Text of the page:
Learn All About Capcom’s Favorite Transgender Thug


A new fan-made documentary details the gender confusion surrounding Capcom’s most infamous beat ’em up antagonist.

Despite its legions of fans and three-decade-long history of building some of the finest games in the industry, Capcom has long been plagued with a single question: Is Poison a man or a woman?

For those of you left scratching your head at that query, here’s a bit of a primer on the dilemma: In 1989 Capcom released Final Fight, a game that would go on to be a smash hit and effectively create the “beat ’em up” genre. Yes, games of this type had existed previously (Double Dragon, and River City Rampage, to name two), but it wasn’t until Final Fight that the subgenre became codified and other developers began churning out similar (usually inferior) copies.

In one of the earlier stages of Final Fight players encounter a midriff-baring punk girl — or at least that’s how it seemed. Knowing that the censors would pitch a fit at seeing Mike “Mayor Of Earth” Haggar piledriving a woman into the cold, unforgiving concrete, Capcom instead claimed that Poison (and her palette swap Roxy) were both hiding a secret underneath their tight leather miniskirts. Both characters were, in fact, “newhalfs;” a Japanese colloquialism for transgender people who were, at the time, famous in the country’s club scene.

When Final Fight came to the Super Nintendo in the US, the company opted to switch out both Poison and Roxy with male characters, in a seeming attempt to appease the more rigorous Nintendo censorship guidelines. When the game was later released in its original, unedited form, gamers were baffled by the “ladies,” leading to years of speculation aimed squarely at Capcom that survives to this day.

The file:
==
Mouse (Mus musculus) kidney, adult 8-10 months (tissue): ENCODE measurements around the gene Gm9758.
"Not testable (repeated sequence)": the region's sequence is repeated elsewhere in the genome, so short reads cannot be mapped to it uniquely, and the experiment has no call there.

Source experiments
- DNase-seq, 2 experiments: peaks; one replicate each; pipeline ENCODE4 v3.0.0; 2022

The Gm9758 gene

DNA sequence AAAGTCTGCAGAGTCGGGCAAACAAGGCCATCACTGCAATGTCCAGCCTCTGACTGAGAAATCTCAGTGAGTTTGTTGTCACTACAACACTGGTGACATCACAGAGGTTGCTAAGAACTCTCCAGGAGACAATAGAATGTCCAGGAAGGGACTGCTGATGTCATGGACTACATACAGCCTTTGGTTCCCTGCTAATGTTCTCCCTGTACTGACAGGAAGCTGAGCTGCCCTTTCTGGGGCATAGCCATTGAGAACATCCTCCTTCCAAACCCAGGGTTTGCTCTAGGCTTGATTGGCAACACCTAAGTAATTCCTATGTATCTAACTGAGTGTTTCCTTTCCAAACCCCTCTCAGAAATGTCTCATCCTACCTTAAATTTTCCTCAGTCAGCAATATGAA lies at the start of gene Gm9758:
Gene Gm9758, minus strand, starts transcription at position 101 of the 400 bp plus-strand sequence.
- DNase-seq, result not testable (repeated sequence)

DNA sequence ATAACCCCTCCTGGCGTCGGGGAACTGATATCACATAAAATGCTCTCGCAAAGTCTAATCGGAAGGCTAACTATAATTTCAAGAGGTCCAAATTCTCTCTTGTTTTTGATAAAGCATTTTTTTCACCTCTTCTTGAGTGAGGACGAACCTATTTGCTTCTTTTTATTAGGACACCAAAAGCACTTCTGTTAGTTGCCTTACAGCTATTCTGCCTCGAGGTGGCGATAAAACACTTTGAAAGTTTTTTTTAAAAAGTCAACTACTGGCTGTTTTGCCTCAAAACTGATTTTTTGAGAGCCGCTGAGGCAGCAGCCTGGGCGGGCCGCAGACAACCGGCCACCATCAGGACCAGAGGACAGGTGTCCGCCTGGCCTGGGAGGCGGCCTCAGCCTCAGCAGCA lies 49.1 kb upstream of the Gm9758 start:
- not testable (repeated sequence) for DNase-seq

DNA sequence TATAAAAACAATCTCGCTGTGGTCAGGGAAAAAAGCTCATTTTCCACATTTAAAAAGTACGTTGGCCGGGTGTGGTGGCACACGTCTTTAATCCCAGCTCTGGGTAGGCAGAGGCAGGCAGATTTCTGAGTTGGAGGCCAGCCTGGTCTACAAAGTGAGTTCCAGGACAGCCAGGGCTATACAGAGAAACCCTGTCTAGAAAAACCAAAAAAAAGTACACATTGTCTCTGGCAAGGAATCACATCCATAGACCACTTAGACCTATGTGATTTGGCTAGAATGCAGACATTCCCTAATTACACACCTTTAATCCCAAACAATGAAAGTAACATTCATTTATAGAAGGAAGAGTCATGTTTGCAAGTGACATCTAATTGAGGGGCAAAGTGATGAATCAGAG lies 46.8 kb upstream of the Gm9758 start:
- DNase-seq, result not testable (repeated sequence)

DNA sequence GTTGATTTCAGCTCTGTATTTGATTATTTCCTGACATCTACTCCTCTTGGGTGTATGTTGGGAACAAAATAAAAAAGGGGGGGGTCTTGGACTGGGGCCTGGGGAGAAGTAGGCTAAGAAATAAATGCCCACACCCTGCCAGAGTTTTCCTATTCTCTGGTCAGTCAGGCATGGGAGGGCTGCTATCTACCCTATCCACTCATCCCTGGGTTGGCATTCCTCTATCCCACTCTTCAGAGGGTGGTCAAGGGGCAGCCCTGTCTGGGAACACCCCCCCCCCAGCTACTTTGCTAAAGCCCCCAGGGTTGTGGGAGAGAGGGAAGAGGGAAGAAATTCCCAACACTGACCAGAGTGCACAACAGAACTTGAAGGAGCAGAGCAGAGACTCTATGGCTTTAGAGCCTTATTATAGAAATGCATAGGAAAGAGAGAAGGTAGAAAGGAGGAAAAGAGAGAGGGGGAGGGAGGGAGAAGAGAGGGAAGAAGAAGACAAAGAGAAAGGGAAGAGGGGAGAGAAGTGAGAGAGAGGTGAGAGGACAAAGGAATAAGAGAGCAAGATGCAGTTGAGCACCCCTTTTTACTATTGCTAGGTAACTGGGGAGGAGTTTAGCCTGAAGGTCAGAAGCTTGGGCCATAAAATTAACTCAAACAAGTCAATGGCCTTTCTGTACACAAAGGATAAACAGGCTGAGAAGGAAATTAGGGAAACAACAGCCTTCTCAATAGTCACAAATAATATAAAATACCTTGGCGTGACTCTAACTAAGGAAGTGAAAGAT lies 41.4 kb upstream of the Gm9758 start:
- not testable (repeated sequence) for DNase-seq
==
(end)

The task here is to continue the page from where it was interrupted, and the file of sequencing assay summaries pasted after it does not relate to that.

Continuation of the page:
With Poison set to appear in the upcoming Street Fighter X Tekken, a Capcom fan using the YouTube handle “MegatonStammer” took it upon himself to dive into the controversy, and the result is the nearly-20-minute long mini-documentary embedded at top-right. It sources information from many of Capcom’s designers and producers, and while I won’t spoil the conclusion, let’s just say that the controversy lives on.

The video is recommended for any fans of Capcom and its long-history of virtual violence. I’ve been a huge fan of the company for decades and was well-acquainted with the Poison debacle, and yet I too learned a lot of interesting facts from watching the clip.

While it doesn’t wrap the mystery up in a nice, neat bow, it does offer a host of factoids you can drop at your next gaming-themed dinner party. You guys all have those too, right? I can’t be the only one who gathers erudite friends around a delicious meal to discuss the sociopolitical implications of Command & Conquer: Red Alert or the inherent nihilist rhetoric in Bubble Bobble, right?

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